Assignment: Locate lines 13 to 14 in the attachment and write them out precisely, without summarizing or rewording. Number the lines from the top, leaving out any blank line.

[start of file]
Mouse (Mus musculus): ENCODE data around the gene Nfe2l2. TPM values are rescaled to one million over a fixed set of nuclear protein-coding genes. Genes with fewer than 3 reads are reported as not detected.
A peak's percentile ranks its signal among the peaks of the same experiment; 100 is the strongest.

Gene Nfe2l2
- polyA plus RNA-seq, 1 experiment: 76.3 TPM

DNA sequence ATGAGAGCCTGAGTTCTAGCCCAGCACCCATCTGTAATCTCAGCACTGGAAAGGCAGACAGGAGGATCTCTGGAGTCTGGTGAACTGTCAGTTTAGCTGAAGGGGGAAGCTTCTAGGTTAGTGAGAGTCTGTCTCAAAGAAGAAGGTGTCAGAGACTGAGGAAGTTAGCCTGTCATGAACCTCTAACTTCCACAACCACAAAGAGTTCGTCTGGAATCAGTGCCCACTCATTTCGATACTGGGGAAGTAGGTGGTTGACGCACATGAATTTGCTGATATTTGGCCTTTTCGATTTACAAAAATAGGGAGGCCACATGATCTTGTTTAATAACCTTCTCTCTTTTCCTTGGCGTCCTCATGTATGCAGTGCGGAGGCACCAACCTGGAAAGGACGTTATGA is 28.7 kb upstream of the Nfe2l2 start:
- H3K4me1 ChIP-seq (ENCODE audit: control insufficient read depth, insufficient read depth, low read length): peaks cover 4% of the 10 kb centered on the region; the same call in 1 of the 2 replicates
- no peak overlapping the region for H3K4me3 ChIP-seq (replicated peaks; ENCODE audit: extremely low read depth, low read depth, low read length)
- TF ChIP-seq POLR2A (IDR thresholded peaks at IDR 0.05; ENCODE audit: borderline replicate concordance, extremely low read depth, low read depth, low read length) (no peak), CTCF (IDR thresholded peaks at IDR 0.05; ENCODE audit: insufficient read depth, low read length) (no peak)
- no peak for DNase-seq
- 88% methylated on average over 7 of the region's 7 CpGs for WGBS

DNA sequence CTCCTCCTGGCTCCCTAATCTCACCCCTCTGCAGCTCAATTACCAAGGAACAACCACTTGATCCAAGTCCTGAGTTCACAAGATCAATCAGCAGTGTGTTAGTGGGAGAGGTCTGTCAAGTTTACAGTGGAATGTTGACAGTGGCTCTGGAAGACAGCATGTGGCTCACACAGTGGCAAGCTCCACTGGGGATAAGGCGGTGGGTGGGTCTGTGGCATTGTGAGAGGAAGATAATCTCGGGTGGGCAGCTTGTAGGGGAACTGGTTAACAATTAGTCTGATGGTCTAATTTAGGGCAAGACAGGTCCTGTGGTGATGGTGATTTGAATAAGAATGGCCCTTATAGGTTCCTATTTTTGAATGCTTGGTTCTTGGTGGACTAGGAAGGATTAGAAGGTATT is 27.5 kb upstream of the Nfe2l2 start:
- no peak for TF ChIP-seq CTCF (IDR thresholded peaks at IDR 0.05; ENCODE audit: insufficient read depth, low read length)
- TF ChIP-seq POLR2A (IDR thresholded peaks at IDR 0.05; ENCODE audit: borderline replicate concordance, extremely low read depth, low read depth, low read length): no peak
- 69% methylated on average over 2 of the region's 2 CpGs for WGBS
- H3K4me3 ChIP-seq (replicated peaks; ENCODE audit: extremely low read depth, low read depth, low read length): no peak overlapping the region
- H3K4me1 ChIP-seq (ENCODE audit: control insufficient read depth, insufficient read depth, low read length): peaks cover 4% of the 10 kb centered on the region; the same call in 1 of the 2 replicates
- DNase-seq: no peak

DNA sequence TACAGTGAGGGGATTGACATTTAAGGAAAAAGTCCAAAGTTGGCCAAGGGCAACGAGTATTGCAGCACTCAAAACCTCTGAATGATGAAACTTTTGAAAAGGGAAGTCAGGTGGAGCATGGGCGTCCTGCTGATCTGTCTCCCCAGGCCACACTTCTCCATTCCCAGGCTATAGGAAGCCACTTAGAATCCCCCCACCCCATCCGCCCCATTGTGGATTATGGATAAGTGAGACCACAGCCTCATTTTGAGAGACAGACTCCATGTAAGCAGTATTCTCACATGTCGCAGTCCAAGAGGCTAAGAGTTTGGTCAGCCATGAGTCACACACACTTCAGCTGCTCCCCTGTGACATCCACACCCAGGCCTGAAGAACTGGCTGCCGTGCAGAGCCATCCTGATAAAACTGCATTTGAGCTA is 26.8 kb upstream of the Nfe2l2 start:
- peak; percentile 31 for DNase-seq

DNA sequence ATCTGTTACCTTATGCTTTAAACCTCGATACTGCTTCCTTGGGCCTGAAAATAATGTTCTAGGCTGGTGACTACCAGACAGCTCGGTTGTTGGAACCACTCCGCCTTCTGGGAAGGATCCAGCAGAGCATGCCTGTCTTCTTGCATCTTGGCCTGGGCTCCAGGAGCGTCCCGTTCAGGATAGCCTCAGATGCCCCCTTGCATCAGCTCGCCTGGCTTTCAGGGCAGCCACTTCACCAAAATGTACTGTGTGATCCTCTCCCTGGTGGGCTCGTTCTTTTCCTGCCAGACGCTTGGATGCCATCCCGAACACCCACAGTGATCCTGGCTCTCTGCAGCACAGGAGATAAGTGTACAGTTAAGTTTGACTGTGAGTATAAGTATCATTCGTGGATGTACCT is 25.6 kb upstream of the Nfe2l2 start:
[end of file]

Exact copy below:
- TF ChIP-seq POLR2A (IDR thresholded peaks at IDR 0.05; ENCODE audit: borderline replicate concordance, extremely low read depth, low read depth, low read length): no peak
- 69% methylated on average over 2 of the region's 2 CpGs for WGBS